Above – Akira Akiyama. Cover – Akira Akiyama and Yasuomi Akimoto. Photos – Kate Longley.

Giselle was first performed in 1841 and still resonates today, with audiences returning again and again for its timeless combination of human drama and ethereality. As a classical ballet, it has all the goods – wrapped up in two very contrasting acts. Across the decades, it has been reinterpreted and reinvented too many times to possibly keep track of. Yet no matter how much it is deconstructed and modernized, the traditional performances still draw the crowds. 

This version, performed by The Tokyo Ballet (visiting Australia for the first time) sticks to a classical imagining, with choreography by Leonid Lavrovsky (himself, taking inspiration from those before him – Coralli, Perrot and Petipa). This choreography has been around since 1944, initially created for The Bolshoi ballet. 

More recently, the usual peasant pas de deux of Act 1 was replaced with a pas de huit (choreographed by Vladimir Vasiliev) which allows more dancers to be showcased. It has proved a popular change with audiences and still keeps within the classical aesthetics.

When sticking with such canonical material with extensive and familiar histories, there’s no hiding imperfections. Interpretation and technique are everything!

Luckily, The Tokyo Ballet has these things in spades. Partially because the company has performed this Giselle hundreds of times, but more so because they are top notch technical dancers, who bring out the light and shade of every exposition – the drama, both tragic and euphoric, and the physical characteristics requisite for each character. 

Akira Akiyama is a light and delicate Giselle, slight in frame but powerful in technique, who transforms from youthful lovesick girl to a woman struck by madness and despair. Her partner, Albrecht (Yasuomi Akimoto) is a great match. Together they maintain their own energies – hers light and his grounded but both reveal a vulnerability, for each other and the larger environment. Neither overpowers the other and they emit a beautiful respect for one-another across the contrasting acts. 

Unlike many traditional ballets, Giselle is only two (rather than three) acts. Act I’s village scene has a lot of mime and exposition (interspersed with various company dances) and really ramps up at the end with Giselle’s madness and demise. Act II is completely different in tone – full of the ethereality of other-worldly beings and a visual display of perfect precision from the white tutu-ed Wilis (spirits who force men to dance to their death).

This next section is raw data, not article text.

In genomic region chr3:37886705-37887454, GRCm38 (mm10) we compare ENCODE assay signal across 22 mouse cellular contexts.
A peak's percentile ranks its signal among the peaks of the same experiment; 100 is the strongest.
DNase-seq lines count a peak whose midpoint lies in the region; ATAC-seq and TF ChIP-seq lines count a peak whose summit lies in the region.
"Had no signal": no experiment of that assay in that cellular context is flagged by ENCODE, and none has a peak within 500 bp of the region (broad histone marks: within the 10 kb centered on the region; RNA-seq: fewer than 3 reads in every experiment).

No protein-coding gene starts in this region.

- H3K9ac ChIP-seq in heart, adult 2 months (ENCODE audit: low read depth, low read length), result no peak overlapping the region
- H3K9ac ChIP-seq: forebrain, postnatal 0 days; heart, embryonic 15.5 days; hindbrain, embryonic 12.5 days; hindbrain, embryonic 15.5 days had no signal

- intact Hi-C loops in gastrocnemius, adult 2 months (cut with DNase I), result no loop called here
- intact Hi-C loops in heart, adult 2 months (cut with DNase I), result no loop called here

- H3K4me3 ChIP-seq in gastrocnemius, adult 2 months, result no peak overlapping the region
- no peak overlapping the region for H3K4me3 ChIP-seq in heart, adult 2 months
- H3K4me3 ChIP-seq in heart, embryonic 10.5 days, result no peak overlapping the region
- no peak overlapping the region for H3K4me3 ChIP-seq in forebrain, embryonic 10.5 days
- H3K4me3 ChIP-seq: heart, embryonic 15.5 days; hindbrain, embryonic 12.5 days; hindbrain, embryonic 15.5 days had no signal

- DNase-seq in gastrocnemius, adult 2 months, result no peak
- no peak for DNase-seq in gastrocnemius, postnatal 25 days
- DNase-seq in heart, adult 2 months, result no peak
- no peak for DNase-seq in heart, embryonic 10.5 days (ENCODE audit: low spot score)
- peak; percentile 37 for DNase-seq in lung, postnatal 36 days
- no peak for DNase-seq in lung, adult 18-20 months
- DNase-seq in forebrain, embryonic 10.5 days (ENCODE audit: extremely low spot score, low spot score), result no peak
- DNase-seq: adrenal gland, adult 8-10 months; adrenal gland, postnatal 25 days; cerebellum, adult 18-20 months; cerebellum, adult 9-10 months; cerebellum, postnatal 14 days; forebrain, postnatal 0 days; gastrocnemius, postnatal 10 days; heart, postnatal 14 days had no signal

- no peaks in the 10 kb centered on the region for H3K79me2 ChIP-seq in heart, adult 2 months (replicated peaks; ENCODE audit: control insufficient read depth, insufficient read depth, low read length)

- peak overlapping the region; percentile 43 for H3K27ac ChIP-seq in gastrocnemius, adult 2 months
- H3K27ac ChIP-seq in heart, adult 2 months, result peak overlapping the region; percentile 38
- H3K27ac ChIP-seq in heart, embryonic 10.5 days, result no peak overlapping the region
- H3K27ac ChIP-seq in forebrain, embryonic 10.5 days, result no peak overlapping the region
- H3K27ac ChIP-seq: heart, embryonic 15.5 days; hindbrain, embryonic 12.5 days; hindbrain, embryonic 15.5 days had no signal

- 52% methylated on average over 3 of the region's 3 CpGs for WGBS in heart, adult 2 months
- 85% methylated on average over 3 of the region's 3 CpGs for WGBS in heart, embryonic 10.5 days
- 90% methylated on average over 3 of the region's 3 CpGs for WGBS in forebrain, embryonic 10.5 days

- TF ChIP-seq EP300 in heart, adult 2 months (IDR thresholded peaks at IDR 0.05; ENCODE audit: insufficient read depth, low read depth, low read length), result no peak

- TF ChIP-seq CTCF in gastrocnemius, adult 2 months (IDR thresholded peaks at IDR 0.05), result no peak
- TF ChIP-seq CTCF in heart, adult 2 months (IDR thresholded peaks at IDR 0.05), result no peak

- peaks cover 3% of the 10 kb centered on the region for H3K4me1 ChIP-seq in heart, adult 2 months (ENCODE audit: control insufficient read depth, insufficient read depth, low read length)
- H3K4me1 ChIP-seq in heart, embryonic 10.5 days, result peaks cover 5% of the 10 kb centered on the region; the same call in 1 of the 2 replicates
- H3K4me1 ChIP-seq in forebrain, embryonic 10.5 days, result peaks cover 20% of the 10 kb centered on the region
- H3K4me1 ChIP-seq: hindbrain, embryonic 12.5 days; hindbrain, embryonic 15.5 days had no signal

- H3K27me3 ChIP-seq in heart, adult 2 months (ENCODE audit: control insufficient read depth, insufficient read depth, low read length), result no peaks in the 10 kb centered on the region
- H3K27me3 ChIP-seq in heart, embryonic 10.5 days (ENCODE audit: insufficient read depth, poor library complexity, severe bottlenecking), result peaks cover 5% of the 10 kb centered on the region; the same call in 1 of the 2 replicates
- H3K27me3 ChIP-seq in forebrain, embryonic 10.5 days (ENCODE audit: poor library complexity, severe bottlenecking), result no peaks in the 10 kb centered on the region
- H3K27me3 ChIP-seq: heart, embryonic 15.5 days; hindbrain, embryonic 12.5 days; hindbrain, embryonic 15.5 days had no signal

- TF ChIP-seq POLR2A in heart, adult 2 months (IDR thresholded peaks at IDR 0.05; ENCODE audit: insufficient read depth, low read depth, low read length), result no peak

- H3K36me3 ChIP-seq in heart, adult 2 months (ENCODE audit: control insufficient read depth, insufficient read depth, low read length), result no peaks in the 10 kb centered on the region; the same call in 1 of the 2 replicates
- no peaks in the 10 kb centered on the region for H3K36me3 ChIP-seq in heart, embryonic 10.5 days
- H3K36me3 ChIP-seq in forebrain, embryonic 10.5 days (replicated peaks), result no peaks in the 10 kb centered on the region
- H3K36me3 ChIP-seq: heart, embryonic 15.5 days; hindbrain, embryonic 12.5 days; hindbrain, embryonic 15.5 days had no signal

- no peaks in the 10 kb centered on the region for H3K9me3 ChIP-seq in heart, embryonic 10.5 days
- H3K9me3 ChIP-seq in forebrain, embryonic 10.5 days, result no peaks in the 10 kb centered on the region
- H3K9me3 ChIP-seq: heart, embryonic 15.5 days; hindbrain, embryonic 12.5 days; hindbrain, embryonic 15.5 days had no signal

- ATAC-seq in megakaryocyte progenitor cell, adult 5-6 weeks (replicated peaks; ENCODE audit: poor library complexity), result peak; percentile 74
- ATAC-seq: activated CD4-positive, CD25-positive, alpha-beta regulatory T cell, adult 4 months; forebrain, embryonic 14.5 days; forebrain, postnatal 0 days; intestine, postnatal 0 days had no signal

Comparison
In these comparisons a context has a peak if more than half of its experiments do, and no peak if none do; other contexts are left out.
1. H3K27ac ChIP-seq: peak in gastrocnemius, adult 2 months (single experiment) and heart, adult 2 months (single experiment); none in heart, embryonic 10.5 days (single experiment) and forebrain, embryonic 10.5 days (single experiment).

Act II is the showstopper, and The Tokyo Ballet does not disappoint.

The ensemble of Wilis requires a particular unison in which every ripple of arms and drop of the shoulder is timed together. Quartets of dancers move exactly as one being and geometric patterns are sustained with the utmost symmetry. This is the case here – the entire Act II is a delight, with exceptional attention to detail and staging. There is a consistent energy and dynamic from all the corps de ballet that fully embodies the intention and incredible beauty of the iconic act. 

Nicola Benois’s sumptuous set and costume design are in line with expectation, with autumnal hues in the village and the traditional long white skirts and head pieces of the Wilis perfectly attired. Takashi Kitamura’s lighting brings out the three-dimensionality of the village set and sustains the dark, foreboding of the forest and graveyard. 

This visit from the Tokyo Ballet is part of The Australian Ballet’s 60th Anniversary celebrations. It’s no easy task to tour such large companies to these shores. Bringing Giselle is a safe choice for such a big undertaking. And for an elegant classical interpretation, it does not disappoint!

Event details

The Australian Ballet presents The Tokyo Ballet production of
by Adolphe Adam

Choreography Leonid Lavrovsky

Venue: State Theatre, Arts Centre Melbourne VIC
Dates: 14 – 22 July 2023
Tickets: from $52
Bookings: www.australianballet.com.au


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